Business information written specifically for newspaper advertising departments

Recruitment Advertising

Branded, image and want ads
As a sales rep, it's important to understand these types of recruitment ads, the needs associated with them and the varying results they get. With this knowledge, you will be able to offer your advertisers the best recruitment advertising solutions to fit their needs.

When it comes to recruitment advertising, there are many avenues your advertisers can take. Your clients could go with the most popular and common choice, the want ad. A want ad is your classi "help wanted" liner or display ad. This is beneficial to companies that have a job opening they need to fill and need to attract applicants. But there are other options as well, including branded and image ads, each with a distinct purpose. As a sales rep, it's important to understand these types of recruitment ads, the needs associated with them and the varying results they get. With this knowledge, you will be able to offer your advertisers the best recruitment advertising solutions to fit their needs. The three main categories of recruitment ads are explained below, along with advice on how to create and implement them. To demonstrate these differences, we have also created example ads for each of these three categories for a fictional hospital looking to advertise in the recruitment section.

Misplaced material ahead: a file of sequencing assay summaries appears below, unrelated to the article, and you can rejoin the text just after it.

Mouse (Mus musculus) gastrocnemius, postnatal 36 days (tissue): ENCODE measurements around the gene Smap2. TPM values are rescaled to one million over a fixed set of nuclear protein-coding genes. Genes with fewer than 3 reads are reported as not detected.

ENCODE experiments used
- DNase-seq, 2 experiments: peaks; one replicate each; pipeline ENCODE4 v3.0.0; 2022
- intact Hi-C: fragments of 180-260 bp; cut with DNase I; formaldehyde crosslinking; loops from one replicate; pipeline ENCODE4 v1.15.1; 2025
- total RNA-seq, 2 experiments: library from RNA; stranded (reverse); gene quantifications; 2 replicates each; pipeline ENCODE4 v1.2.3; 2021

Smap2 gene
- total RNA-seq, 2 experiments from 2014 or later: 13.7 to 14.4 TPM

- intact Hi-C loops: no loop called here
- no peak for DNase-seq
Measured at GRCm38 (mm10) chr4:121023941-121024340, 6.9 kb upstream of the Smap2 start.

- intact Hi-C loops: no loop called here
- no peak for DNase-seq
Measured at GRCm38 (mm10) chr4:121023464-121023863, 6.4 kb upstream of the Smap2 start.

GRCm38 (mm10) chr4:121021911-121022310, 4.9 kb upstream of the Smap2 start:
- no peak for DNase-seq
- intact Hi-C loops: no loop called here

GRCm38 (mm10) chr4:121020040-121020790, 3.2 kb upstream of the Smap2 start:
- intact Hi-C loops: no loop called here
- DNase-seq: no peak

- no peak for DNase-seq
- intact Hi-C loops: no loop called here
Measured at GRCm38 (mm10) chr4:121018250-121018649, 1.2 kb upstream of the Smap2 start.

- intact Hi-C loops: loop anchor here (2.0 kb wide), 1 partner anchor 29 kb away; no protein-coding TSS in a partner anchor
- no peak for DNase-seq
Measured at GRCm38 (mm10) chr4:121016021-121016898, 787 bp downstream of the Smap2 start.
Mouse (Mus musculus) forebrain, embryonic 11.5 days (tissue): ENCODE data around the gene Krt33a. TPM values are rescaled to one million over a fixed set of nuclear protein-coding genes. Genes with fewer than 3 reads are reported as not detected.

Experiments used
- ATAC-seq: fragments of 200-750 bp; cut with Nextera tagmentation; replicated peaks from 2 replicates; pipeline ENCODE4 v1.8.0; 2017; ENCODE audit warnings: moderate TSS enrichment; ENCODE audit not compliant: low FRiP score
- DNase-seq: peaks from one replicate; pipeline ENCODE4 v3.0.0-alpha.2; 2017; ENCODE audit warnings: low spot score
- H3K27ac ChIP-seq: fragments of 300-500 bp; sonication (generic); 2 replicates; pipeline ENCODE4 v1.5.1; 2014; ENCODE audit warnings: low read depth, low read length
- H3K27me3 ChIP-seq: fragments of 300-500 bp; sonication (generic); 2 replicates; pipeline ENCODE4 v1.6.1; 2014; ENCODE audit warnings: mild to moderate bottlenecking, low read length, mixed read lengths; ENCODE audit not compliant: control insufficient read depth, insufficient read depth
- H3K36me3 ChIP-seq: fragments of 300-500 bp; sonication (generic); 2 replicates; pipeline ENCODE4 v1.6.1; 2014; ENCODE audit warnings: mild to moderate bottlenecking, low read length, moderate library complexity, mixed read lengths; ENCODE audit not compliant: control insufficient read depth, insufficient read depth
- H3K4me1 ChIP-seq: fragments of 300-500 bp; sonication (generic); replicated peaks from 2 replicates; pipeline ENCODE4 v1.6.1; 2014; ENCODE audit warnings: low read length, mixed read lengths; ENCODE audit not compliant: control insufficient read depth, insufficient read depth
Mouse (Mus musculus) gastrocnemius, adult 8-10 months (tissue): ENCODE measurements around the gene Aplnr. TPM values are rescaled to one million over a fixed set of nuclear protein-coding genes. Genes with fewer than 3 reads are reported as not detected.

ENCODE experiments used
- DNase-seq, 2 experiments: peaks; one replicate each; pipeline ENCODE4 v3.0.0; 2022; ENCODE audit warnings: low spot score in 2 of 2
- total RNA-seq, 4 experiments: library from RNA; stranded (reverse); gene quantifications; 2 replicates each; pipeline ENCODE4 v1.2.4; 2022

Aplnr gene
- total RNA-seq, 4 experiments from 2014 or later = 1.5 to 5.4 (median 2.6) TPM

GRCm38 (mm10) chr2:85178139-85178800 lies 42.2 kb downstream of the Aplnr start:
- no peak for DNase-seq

Branded Ads

Although a company may not be currently seeking new employees or have a position that needs to be filled, they shouldn’t stop advertising in the recruitment section. Companies should always be creating and maintaining a positive image and public presence, whether or not they’re looking to hire. Branded ads are advertisements that are geared toward creating a positive image for a company and promoting it as a good place to work (hence why it is called a “branded” ad  — it promotes a company’s brand), even if they aren’t currently hiring. Your clients may not readily see the point in placing a recruitment ad if they aren’t actually looking to hire, so it’s important to present them with the benefits. By posting a branded ad, they are not only creating a positive image of their company, they are keeping the channel of communication with jobseekers and potential employees open. Moreover, their competition may also be advertising, so it’s good form to stay equally present and accessible to the public as their competitors.

How to:

When discussing branded ads as a possibility for your clients, tell them the goal is to create a positive image of their company without specific job openings. Suggest picking one or two employees for the campaign as representations of the work environment at that company. An employee testimonial as an ad is a great way to prove that your company is a place jobseekers may want to work — after all, you have given them an example of a happy employee in your branded ad. If your advertiser decides to use an employee testimonial, make sure it is a testament to the company, not that employee’s position.